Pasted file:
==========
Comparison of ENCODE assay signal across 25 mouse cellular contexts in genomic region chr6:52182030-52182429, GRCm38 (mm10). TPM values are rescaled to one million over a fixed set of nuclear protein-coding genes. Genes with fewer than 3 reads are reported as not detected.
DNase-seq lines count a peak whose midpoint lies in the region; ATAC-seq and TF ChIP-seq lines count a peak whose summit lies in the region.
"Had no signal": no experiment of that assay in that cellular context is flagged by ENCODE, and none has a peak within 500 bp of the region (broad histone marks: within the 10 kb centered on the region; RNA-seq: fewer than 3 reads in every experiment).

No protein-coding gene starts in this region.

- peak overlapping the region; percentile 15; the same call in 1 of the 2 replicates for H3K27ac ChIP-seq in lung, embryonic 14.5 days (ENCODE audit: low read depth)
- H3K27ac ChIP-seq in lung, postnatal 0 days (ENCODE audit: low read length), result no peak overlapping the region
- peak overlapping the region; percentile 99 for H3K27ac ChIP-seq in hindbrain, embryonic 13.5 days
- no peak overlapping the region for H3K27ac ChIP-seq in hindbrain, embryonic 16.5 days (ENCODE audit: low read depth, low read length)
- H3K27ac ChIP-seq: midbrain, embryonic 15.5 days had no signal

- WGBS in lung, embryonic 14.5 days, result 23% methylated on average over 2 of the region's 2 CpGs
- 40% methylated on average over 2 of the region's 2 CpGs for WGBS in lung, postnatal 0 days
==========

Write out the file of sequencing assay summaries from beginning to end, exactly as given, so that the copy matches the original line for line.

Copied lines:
Comparison of ENCODE assay signal across 25 mouse cellular contexts in genomic region chr6:52182030-52182429, GRCm38 (mm10). TPM values are rescaled to one million over a fixed set of nuclear protein-coding genes. Genes with fewer than 3 reads are reported as not detected.
DNase-seq lines count a peak whose midpoint lies in the region; ATAC-seq and TF ChIP-seq lines count a peak whose summit lies in the region.
"Had no signal": no experiment of that assay in that cellular context is flagged by ENCODE, and none has a peak within 500 bp of the region (broad histone marks: within the 10 kb centered on the region; RNA-seq: fewer than 3 reads in every experiment).

No protein-coding gene starts in this region.

- peak overlapping the region; percentile 15; the same call in 1 of the 2 replicates for H3K27ac ChIP-seq in lung, embryonic 14.5 days (ENCODE audit: low read depth)
- H3K27ac ChIP-seq in lung, postnatal 0 days (ENCODE audit: low read length), result no peak overlapping the region
- peak overlapping the region; percentile 99 for H3K27ac ChIP-seq in hindbrain, embryonic 13.5 days
- no peak overlapping the region for H3K27ac ChIP-seq in hindbrain, embryonic 16.5 days (ENCODE audit: low read depth, low read length)
- H3K27ac ChIP-seq: midbrain, embryonic 15.5 days had no signal

- WGBS in lung, embryonic 14.5 days, result 23% methylated on average over 2 of the region's 2 CpGs
- 40% methylated on average over 2 of the region's 2 CpGs for WGBS in lung, postnatal 0 days